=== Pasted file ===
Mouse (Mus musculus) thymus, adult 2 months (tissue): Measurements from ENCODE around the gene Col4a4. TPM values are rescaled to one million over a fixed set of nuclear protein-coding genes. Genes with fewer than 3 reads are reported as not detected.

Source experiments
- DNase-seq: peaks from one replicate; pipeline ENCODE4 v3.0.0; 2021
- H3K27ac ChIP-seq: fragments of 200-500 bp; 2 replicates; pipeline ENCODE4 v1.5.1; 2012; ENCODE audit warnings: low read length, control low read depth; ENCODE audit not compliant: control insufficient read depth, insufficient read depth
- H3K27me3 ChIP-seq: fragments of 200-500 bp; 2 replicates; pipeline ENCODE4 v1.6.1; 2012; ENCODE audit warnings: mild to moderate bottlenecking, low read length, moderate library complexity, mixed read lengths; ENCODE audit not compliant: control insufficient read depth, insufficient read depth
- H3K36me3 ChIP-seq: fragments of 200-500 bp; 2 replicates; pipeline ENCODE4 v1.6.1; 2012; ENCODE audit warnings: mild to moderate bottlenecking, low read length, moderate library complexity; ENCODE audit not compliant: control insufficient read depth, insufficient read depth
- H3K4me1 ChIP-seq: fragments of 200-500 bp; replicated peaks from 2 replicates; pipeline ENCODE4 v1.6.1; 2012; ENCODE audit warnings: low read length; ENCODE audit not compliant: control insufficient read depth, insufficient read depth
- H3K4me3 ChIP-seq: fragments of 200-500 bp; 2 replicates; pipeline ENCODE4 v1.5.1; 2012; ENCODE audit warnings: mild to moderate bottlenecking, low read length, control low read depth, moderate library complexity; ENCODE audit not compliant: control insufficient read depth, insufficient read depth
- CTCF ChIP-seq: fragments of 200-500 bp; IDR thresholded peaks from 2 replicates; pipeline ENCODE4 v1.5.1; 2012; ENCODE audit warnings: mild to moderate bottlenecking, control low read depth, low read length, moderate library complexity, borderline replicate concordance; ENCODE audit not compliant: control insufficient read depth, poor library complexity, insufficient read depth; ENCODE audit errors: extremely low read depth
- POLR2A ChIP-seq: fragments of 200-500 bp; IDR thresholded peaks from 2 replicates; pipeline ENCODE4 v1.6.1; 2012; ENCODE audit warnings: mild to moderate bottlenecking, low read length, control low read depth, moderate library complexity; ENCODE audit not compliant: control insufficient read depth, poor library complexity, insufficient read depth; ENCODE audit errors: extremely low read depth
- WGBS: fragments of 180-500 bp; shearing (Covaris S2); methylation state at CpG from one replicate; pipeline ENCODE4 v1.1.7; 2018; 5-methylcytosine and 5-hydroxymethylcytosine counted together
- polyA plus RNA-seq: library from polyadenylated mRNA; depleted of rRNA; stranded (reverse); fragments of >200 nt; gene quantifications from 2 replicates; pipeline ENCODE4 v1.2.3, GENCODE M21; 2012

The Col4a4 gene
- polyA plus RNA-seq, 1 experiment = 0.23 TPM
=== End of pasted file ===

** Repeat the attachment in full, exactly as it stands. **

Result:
Mouse (Mus musculus) thymus, adult 2 months (tissue): Measurements from ENCODE around the gene Col4a4. TPM values are rescaled to one million over a fixed set of nuclear protein-coding genes. Genes with fewer than 3 reads are reported as not detected.

Source experiments
- DNase-seq: peaks from one replicate; pipeline ENCODE4 v3.0.0; 2021
- H3K27ac ChIP-seq: fragments of 200-500 bp; 2 replicates; pipeline ENCODE4 v1.5.1; 2012; ENCODE audit warnings: low read length, control low read depth; ENCODE audit not compliant: control insufficient read depth, insufficient read depth
- H3K27me3 ChIP-seq: fragments of 200-500 bp; 2 replicates; pipeline ENCODE4 v1.6.1; 2012; ENCODE audit warnings: mild to moderate bottlenecking, low read length, moderate library complexity, mixed read lengths; ENCODE audit not compliant: control insufficient read depth, insufficient read depth
- H3K36me3 ChIP-seq: fragments of 200-500 bp; 2 replicates; pipeline ENCODE4 v1.6.1; 2012; ENCODE audit warnings: mild to moderate bottlenecking, low read length, moderate library complexity; ENCODE audit not compliant: control insufficient read depth, insufficient read depth
- H3K4me1 ChIP-seq: fragments of 200-500 bp; replicated peaks from 2 replicates; pipeline ENCODE4 v1.6.1; 2012; ENCODE audit warnings: low read length; ENCODE audit not compliant: control insufficient read depth, insufficient read depth
- H3K4me3 ChIP-seq: fragments of 200-500 bp; 2 replicates; pipeline ENCODE4 v1.5.1; 2012; ENCODE audit warnings: mild to moderate bottlenecking, low read length, control low read depth, moderate library complexity; ENCODE audit not compliant: control insufficient read depth, insufficient read depth
- CTCF ChIP-seq: fragments of 200-500 bp; IDR thresholded peaks from 2 replicates; pipeline ENCODE4 v1.5.1; 2012; ENCODE audit warnings: mild to moderate bottlenecking, control low read depth, low read length, moderate library complexity, borderline replicate concordance; ENCODE audit not compliant: control insufficient read depth, poor library complexity, insufficient read depth; ENCODE audit errors: extremely low read depth
- POLR2A ChIP-seq: fragments of 200-500 bp; IDR thresholded peaks from 2 replicates; pipeline ENCODE4 v1.6.1; 2012; ENCODE audit warnings: mild to moderate bottlenecking, low read length, control low read depth, moderate library complexity; ENCODE audit not compliant: control insufficient read depth, poor library complexity, insufficient read depth; ENCODE audit errors: extremely low read depth
- WGBS: fragments of 180-500 bp; shearing (Covaris S2); methylation state at CpG from one replicate; pipeline ENCODE4 v1.1.7; 2018; 5-methylcytosine and 5-hydroxymethylcytosine counted together
- polyA plus RNA-seq: library from polyadenylated mRNA; depleted of rRNA; stranded (reverse); fragments of >200 nt; gene quantifications from 2 replicates; pipeline ENCODE4 v1.2.3, GENCODE M21; 2012

The Col4a4 gene
- polyA plus RNA-seq, 1 experiment = 0.23 TPM